A young trans woman pens a letter about her love for beauty contests and her dream of joining them

Should they compete or should they not?

By Aldy Cadupay

I started watching beauty pageants in 2003. At the age of five, I could never forget how mesmerizing it felt to see powerful women gathered on one stage to fight for a platform that could change their life forever. It never fails to make me smile everytime I remember that I don’t even know which country I’m supporting, because I don’t even know the name of our native land then. In the eyes of my five-year-old self, what is more important is the thought that I could dream of being on that stage in the future.

Until one day, I was informed that the dream is not going to happen. The possibility that it will never be is very high. Saying that I am devastated is an understatement of what I felt. Apparently, we have this idea that the dream we should choose for ourselves would also depend on what’s between our legs. My future and my identity have been decided by a stranger. It seems that I could never do something about it.

It was in 2012, while I was doing my assignment on the internet, that I came across this news that the Miss Universe organization will allow transgender women to compete. That decision has been made after a brave soul from Miss Universe Canada made a petition about it. My mind went blank. I was having difficulty understanding what was happening because, at that time, we didn’t have any concrete guidelines yet on how to identify if the news article we were reading was fake or not. At that moment, the only thing I could think of was the chance of me joining the competition. It could happen.

That is correct, I identify myself as a woman. That realization I have has been there ever since. Maybe it took a long time for me to fully understand who I am, but I know what I am. I am special. I am a woman.

Angela Ponce from Spain was the first-ever trans woman to compete for the crown. As historic as that time was, it was also the same year when I realized that the people I thought were my allies during my process of identifying myself were not really allies. Ironically, their acceptance has reservations. The idea that these people were the first to understand me was not even close to reality. It’s very frustrating. On top of that, even the people from my community were the main contributors of that misunderstanding.

Miss Universe beauty pageant was a platform created for women after the Second World War. As we all know, women from the past were not as privileged as how we are at the present. The original goal of the pageant was to open great opportunities for women to showcase not just their beauty but also their wisdom and their talents. As time went by, the platform progressed into something more monumental. The title holders are now given an avenue to which they could travel around the world to educate and inform women what they are capable of.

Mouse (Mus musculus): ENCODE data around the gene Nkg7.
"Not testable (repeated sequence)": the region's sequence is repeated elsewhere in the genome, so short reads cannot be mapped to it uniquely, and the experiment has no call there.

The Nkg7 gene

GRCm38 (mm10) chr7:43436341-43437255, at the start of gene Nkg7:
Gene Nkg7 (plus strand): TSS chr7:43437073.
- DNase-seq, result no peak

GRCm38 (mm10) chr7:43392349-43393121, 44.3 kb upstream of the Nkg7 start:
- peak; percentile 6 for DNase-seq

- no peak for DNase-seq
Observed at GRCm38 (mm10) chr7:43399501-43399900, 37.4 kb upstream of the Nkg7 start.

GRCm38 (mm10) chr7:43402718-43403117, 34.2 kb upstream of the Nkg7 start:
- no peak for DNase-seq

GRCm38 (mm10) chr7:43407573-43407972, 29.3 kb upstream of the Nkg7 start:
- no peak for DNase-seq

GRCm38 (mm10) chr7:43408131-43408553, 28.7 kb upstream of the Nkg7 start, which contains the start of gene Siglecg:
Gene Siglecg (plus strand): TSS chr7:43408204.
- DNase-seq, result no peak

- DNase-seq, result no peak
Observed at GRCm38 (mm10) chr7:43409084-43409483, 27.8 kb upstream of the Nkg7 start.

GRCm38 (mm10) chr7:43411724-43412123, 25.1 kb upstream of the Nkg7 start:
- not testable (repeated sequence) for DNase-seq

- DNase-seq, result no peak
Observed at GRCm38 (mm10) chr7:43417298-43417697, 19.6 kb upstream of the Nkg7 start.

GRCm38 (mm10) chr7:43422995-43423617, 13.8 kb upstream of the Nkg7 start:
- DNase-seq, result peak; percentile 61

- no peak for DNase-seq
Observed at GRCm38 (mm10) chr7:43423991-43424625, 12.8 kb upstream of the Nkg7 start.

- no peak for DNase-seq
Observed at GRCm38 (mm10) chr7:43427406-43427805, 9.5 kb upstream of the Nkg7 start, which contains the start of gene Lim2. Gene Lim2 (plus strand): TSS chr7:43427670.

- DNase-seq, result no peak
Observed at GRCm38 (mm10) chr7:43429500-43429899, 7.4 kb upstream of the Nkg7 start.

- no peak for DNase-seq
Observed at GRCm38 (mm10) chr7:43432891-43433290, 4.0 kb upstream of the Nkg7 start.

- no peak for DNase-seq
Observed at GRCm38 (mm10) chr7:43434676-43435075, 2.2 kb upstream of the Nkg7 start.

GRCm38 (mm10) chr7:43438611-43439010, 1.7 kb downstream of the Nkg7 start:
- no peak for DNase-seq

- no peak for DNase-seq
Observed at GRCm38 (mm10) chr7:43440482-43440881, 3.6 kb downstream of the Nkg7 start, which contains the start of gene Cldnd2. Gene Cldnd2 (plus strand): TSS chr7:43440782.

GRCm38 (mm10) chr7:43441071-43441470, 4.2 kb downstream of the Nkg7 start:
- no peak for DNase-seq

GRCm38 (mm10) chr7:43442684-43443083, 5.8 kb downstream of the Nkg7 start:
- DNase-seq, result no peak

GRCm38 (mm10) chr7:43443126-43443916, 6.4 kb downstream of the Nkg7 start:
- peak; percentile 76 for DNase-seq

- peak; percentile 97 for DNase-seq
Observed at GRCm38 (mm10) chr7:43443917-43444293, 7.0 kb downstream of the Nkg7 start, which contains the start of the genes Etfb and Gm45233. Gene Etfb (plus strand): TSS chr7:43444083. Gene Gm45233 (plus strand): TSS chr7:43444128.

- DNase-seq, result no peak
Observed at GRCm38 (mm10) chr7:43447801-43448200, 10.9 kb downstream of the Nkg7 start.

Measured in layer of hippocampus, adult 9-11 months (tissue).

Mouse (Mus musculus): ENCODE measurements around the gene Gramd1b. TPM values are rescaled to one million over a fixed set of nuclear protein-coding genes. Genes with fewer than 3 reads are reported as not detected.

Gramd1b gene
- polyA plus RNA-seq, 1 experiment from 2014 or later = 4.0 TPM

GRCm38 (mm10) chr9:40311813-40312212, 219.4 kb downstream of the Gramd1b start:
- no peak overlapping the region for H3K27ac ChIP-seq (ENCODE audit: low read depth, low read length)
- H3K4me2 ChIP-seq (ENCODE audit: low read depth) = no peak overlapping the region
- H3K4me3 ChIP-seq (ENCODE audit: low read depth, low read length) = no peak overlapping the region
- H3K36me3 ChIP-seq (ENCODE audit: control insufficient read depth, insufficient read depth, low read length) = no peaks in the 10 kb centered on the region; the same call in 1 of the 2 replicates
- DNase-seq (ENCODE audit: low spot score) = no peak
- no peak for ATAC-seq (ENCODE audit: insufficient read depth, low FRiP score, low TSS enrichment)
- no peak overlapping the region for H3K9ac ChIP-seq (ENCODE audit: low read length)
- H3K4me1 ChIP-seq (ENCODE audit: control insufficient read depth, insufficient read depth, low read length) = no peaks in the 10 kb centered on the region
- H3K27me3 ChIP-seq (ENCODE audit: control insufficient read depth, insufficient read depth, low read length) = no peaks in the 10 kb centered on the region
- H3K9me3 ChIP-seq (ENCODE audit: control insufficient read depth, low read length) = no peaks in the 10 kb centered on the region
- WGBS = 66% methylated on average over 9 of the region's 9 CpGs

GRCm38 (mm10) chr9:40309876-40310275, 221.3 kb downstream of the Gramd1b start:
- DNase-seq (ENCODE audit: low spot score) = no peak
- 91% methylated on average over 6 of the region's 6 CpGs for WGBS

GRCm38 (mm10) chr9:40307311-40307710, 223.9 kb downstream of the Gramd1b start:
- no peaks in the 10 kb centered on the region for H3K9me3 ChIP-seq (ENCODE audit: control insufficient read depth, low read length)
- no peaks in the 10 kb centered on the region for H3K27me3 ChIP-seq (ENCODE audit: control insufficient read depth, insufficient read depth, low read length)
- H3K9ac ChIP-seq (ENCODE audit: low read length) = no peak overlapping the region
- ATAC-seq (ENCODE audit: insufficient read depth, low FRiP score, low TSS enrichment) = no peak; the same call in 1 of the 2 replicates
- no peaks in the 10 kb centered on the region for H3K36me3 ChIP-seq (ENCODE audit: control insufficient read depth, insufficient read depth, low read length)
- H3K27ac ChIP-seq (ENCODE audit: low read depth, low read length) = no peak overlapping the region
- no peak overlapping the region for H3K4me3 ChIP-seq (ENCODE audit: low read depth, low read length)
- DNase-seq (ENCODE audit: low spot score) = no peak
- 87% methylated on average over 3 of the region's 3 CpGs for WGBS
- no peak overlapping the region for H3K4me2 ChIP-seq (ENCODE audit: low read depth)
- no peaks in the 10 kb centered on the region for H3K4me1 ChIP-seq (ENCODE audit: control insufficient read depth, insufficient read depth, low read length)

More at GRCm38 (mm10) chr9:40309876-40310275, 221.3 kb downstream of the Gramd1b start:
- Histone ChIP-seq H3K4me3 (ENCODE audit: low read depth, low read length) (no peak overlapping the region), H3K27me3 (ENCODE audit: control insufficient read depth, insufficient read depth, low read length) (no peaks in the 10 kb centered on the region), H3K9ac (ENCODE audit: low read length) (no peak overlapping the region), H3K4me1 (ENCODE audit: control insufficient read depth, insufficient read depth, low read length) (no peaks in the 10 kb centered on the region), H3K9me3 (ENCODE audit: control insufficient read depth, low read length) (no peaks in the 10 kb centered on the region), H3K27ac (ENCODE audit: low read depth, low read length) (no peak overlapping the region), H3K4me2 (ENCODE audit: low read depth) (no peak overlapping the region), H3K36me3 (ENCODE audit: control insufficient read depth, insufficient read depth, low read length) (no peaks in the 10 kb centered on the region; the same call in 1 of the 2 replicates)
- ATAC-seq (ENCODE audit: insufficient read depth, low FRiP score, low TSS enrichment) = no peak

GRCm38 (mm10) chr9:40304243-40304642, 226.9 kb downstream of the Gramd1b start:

Representation is the main key to the success of the organization. Let’s not forget how great it was when the first Asian was crowned in 1959, the first Latina title holder was crowned in 1957, the first Southeast Asian was crowned in 1965, and the first Black woman was crowned in 1977. In 1974, the Philippines was the first Asian country to host the pageant, in which we were given the chance to showcase our culture and traditions. Who knows, a few years from now we might witness the first trans woman to win the title.

Pageant is a business. At the end of the day, the main goal is to look for someone that could represent the brand. An ambassador that could compete with the demanding world of aesthetics. Transwomen can join this platform not just because of the expression and impression that they have about themselves. They have the capacity to represent the product. To market the brand.

There are lots of arguments about what being a woman is about. The parameters of what a woman should be is now part of the debate on why we should not let trans women join. It is expected for people to have their different thoughts about it. They are so into that discussion that they even forgot what is the main reason why we are having this event, why we are putting up this event every year to celebrate the women of the universe.

We tend to forget that the reason why we are creating this platform is to empower women that are not well-represented, that they could dream. They could be leaders. They could bring hope and inspiration to their people. Whatever our background is, it doesn’t matter. We all could share the same stage and we all could represent our brands. All of us can be Miss Universe. And just like the universe itself, we have endless possibilities.

About the Author

Aldy Cadupay is a graduate of Bachelor of Arts majoring in English. She is currently working as an HR recruitment specialist, and works part time as an actor and a teacher. Apart from aspiring to become a beauty queen, she hopes to become a values teacher someday.

Source: Manila Bulletin (https://mb.com.ph/2021/06/23/pride-2021-should-trans-women-join-beauty-pageants-for-natural-born-women/?utm_source=rss&utm_medium=rss&utm_campaign=pride-2021-should-trans-women-join-beauty-pageants-for-natural-born-women)